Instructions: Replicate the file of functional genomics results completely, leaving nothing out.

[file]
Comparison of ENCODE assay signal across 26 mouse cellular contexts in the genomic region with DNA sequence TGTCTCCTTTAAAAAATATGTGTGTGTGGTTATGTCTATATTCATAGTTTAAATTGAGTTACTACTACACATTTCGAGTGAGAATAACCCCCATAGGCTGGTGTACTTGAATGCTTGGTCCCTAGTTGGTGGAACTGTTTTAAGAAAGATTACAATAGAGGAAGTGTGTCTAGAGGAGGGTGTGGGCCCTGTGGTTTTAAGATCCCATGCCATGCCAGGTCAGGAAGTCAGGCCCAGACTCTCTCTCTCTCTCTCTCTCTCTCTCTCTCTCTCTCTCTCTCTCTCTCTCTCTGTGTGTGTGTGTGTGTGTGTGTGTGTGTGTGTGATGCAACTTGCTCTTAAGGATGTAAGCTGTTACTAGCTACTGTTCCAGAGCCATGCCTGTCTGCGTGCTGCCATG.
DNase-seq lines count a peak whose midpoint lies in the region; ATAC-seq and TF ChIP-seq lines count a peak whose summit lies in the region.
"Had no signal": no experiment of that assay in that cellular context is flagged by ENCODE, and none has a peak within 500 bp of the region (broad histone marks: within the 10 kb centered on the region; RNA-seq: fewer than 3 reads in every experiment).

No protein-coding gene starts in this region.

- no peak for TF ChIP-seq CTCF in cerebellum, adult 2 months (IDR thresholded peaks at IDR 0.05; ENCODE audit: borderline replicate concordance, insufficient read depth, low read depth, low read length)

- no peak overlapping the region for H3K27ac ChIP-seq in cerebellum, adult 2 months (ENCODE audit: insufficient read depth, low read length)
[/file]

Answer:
Comparison of ENCODE assay signal across 26 mouse cellular contexts in the genomic region with DNA sequence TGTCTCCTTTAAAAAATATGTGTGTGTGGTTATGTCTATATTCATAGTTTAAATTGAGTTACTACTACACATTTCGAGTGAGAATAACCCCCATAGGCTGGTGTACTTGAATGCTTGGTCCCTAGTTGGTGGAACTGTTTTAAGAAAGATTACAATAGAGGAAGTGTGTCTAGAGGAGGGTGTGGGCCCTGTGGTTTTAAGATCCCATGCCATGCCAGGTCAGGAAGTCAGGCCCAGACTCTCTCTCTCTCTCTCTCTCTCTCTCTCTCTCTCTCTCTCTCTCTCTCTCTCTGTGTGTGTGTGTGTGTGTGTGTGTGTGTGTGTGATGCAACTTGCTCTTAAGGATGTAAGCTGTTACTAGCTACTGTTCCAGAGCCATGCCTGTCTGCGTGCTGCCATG.
DNase-seq lines count a peak whose midpoint lies in the region; ATAC-seq and TF ChIP-seq lines count a peak whose summit lies in the region.
"Had no signal": no experiment of that assay in that cellular context is flagged by ENCODE, and none has a peak within 500 bp of the region (broad histone marks: within the 10 kb centered on the region; RNA-seq: fewer than 3 reads in every experiment).

No protein-coding gene starts in this region.

- no peak for TF ChIP-seq CTCF in cerebellum, adult 2 months (IDR thresholded peaks at IDR 0.05; ENCODE audit: borderline replicate concordance, insufficient read depth, low read depth, low read length)

- no peak overlapping the region for H3K27ac ChIP-seq in cerebellum, adult 2 months (ENCODE audit: insufficient read depth, low read length)